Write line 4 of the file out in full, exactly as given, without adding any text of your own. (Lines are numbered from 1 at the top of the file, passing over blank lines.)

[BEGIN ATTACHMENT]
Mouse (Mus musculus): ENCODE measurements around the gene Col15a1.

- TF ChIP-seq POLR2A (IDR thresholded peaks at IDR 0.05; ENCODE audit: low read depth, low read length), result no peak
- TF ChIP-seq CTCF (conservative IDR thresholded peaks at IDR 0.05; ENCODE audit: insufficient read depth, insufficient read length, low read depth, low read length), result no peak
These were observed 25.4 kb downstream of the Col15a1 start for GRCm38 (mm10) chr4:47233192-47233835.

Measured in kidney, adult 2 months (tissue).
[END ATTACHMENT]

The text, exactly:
These were observed 25.4 kb downstream of the Col15a1 start for GRCm38 (mm10) chr4:47233192-47233835.